Growing up, my grandparents were always there for me.
My grandpa shows up in most of the special memories I keep from childhood.
No matter where I went or what I did, I always knew he was there for us. I knew if anything upset me or scared me, I could always hide in his big warm hug.
He spent his early mornings telling me stories.
He spent his summer days cutting the grass in our summerhouse and playing with me. He dedicated so many of his evenings just to play cards with me and my friends.
He was always so active and wise, and he was always my hero.
I remember thinking when I was little that once you meet your grandparents, they are already old and can't get older.
That was it. In my mind, my old, loving grandpa was always there, and he wasn't going anywhere.
Summers passed; many Christmases went by; school years changed, and I was growing up.
Nevertheless, one thing never grew out of me: When I felt weak or a little bit sad, I was always grabbing a phone and calling my grandpa. Still, he was the person I turned to.
Of course, when I became a teenager, I actually wanted to spend more time with my friends. I wanted to discover my first love, and I was just too busy with my life.
That's when my calls and visits got a little bit shorter, and more rare.
No matter what and no matter how often I would show up, he was always happy to see me. We were mutually joyful when we could spend at least one day together.
He was actually very good in asking and remembering things. He was always getting straight to the point, and he always knew what I was doing at certain stages of my life.
Then, one day, my grandma called and said, “There is something weird happening with your grandfather, he is forgetting things and doing some random stuff around the house.”
They went to the doctor.
Another call followed, “It is the second stage of Alzheimer's.”
This was the moment I grew up faster than ever, and I understood that life isn't always what you plan it to be.
As fast as my life changed and I needed to focus on my future, I also needed to see him more often.
From little things such as apartment keys left in the fridge to him crying because he was trying to say something and was unable to express himself anymore, the illness started developing faster.
Alzheimer's is an illness that affects the environment of others around you much more than you have ever wished. That part was hardest on my grandfather.
From being a strong man who could always take care of everyone, he was slowly disappearing and getting weaker and weaker.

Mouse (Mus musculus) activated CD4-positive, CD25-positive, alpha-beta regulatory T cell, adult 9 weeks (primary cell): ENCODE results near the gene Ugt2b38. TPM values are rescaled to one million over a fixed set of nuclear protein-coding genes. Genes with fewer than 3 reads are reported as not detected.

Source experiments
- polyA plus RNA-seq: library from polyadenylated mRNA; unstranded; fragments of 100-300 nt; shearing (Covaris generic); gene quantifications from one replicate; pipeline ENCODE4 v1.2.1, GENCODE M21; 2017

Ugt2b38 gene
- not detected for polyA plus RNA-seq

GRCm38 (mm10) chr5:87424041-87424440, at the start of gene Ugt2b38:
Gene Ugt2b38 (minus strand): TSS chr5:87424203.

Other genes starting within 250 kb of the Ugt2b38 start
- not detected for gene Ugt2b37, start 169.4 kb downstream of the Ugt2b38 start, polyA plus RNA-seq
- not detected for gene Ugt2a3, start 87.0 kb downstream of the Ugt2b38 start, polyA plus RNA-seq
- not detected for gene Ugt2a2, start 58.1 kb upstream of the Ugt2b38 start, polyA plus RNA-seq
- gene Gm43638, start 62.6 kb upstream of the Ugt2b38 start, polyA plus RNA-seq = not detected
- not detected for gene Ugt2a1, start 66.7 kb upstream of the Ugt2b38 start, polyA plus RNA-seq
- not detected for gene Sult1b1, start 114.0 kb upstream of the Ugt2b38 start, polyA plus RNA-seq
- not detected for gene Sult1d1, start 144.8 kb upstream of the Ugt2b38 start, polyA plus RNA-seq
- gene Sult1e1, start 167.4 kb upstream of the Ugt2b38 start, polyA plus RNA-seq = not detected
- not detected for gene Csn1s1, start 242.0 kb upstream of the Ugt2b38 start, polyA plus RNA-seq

One day he called me and said, “I can't do this anymore.” He passed away peacefully in hospital, after four years of living with the disease.
However, although it took away my loving man's happy ending, it left us with much more self-awareness and lessons that shaped me into the person I am today.
Dear Alzheimer's, you are not the nicest experience ever, and you know it.
Nevertheless, I say thank you for showing up in our family and these are the reasons why:
You taught me the importance of now
While dealing with illness and not knowing what happens tomorrow, I was enjoying those moments when I could sit, talk, grab a piece of cake and just simply be with my grandpa.
Those simple memories became some of the most precious ones, and I will probably carry them with me forever.
You taught me to slow down
When talking to someone with Alzheimer's, I couldn't do anything else but try to take things slow and be patient.
When he needed to do simple things, like moving or eating, I learned there is no reason to hurry, and I gave him his time. Otherwise, I could make him angry.
You taught me the importance of showing up.
No matter how much I could call or how many good intentions I may have had, sometimes just baking a cake and showing up for my grandpa was what actually made our time more valuable.
You taught me the importance of making good memories
Even if my grandpa couldn't remember what he ate the day before, his childhood memories were very strong.
Just showing him some old albums from his past could make him feel much better.
I realized that no matter how bad his situation was at that time, there was always a good laugh and good memories to be made.
You taught me to follow my dreams
No matter what, we all are dying one day.
Seeing my grandpa smiling when remembering all the things he did was precious. One day he even told me, “I wish I had more courage to do more.”
You taught me every day is important
It was the little moments of joy I appreciated most when my grandfather was going through his illness.
You taught me love is perfect by being imperfect
While he could still think reasonably, my grandpa knew his disease was horrible.
He thought it harmed our family, but actually it showed us that no matter what happens, the most important things stand somewhere beyond normal living.
Life is for taking care of each other, supporting each other, overcoming things together and still being able to laugh together. This is the true definition of love.
At the end of the day, all we have is who we are, right?
Maybe you do not feel like you are doing something very important in your life at this moment, but Alzheimer's has shown me that the little things you do every day may be the most important in your future.
We just need to live it up and stop taking things too seriously.